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First Drive: 2021 Lexus LC 500 Convertible




The 2021 Lexus LC 500 convertible is a stunning mix of style and performance.

Hard to imagine but the Lexus brand has now been around for more than 30 years and has proved that the Japanese can go head-to-head with anyone when it comes to delivering the sort of features luxury buyers expect.

That said, while Lexus vehicles are reliable, quiet, comfortable and lavishly equipped, they’ve often fallen short in terms of emotional excitement.

That’s something parent Toyota’s CEO Akio Toyoda set out to solve when he declared that future Lexus products would amp up the “passion” quotient.

(Lexus producing Black Line Edition of GS 350 F-Sport.)

The new 2021 Lexus LC 500 convertible etains the sumptuous shape of the hardtop model while making it easy to drive al fresco in a matter of seconds.

Overview: The implementation of that mandate became readily apparent with the debut of the Lexus LC during the 2018 model year. If anything, the emotional factor is heating up with the addition of the 2021 LC 500 Convertible. Where some cabriolets can be awkward in appearance, the LC ragtop retains the sumptuous shape of the hardtop model while making it easy to drive al fresco in a matter of seconds.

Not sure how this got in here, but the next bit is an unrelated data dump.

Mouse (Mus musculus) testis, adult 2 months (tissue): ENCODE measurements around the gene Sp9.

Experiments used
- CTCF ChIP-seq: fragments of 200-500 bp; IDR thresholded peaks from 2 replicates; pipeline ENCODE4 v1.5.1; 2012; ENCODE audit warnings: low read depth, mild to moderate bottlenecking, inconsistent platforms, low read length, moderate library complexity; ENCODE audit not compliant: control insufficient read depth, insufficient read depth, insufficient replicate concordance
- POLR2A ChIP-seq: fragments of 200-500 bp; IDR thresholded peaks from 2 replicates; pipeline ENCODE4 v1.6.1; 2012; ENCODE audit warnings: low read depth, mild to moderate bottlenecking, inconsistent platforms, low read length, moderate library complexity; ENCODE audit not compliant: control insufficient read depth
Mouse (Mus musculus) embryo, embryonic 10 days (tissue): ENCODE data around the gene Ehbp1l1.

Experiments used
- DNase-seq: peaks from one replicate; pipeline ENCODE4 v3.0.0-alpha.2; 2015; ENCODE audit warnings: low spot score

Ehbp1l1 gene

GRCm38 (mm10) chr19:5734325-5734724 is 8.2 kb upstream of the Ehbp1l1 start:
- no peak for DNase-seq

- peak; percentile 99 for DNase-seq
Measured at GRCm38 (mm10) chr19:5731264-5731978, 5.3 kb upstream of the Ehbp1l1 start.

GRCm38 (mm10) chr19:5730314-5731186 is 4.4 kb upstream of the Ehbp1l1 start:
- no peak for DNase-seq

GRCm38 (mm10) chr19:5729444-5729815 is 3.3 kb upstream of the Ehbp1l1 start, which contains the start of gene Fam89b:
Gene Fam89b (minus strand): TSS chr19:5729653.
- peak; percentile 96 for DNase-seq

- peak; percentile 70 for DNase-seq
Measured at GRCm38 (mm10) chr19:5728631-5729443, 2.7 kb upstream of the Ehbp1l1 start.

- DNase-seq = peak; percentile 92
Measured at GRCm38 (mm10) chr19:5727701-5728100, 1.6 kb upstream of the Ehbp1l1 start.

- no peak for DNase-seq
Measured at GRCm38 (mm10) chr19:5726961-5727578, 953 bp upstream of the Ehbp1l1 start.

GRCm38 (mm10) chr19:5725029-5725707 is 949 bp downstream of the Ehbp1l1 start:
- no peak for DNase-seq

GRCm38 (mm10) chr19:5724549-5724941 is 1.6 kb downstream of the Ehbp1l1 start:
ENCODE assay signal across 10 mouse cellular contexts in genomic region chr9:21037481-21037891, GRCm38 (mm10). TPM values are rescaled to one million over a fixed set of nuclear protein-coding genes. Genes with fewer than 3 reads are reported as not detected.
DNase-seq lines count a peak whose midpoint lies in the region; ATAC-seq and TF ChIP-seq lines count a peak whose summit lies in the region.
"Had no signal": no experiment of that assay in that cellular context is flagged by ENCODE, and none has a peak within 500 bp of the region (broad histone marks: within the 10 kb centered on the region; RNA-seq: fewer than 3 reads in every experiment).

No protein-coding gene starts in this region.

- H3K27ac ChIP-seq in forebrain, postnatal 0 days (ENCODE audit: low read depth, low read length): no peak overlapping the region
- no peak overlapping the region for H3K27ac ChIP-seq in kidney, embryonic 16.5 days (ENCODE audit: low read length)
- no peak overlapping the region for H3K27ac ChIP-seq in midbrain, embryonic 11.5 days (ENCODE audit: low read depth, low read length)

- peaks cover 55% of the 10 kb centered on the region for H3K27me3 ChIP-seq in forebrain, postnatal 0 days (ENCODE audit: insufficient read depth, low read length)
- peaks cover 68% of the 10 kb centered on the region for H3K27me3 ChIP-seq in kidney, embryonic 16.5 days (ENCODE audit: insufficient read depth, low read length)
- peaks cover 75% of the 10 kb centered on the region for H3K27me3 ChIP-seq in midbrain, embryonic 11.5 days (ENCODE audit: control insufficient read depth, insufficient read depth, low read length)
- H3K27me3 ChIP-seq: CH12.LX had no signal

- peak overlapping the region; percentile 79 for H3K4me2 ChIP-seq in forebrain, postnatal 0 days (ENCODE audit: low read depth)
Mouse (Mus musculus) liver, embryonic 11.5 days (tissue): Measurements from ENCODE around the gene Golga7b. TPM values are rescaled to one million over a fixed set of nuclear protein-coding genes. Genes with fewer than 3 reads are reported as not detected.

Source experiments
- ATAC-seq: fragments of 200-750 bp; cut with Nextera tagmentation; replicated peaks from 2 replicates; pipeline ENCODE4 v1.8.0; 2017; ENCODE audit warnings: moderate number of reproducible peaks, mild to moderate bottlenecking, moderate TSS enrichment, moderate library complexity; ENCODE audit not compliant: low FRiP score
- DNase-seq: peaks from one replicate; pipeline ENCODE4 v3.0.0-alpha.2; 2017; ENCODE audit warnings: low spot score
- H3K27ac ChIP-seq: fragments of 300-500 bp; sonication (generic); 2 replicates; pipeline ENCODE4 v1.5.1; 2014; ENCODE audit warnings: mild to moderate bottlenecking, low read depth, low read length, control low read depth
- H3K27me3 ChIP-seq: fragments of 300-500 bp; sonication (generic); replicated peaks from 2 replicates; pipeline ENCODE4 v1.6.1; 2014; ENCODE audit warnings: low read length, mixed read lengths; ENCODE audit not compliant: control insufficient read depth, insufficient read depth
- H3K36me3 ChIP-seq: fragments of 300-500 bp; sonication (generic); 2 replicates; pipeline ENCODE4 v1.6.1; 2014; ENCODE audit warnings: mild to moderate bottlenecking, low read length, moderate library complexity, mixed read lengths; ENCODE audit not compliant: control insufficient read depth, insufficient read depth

The new convertible is an instant head-turner, quick to draw admiring smiles and thumbs up from other motorists and pedestrians. It’s also plenty of fun to drive, whether the top is up or down, though it doesn’t quite deliver the sharp sports car performance and handling of some key competitors.

Exterior: As you’d expect of any of today’s Lexus products, all LC models feature the signature “spindle” grille, here in an intriguing mesh pattern. It’s framed by cats-eye LED headlamps and a crisp crease that appears to be pinching the center of the grille. The steeply raked windshield adds to the sense of motion, even when the LC is parked. And subtle air scoops behind the doors build the visual sense of performance.

The LC 500 ragtop opens in just 15 seconds.

“The LC Convertible’s soft-top design features an innovative folding mechanism that includes a tonneau cover for when it is stored,” a statement from Lexus explains.

“The design allowed engineers to focus on accentuating the sleek lines of the convertible without significant intrusions to the trunk and cabin space that can come with a heavier, bulkier hard top.”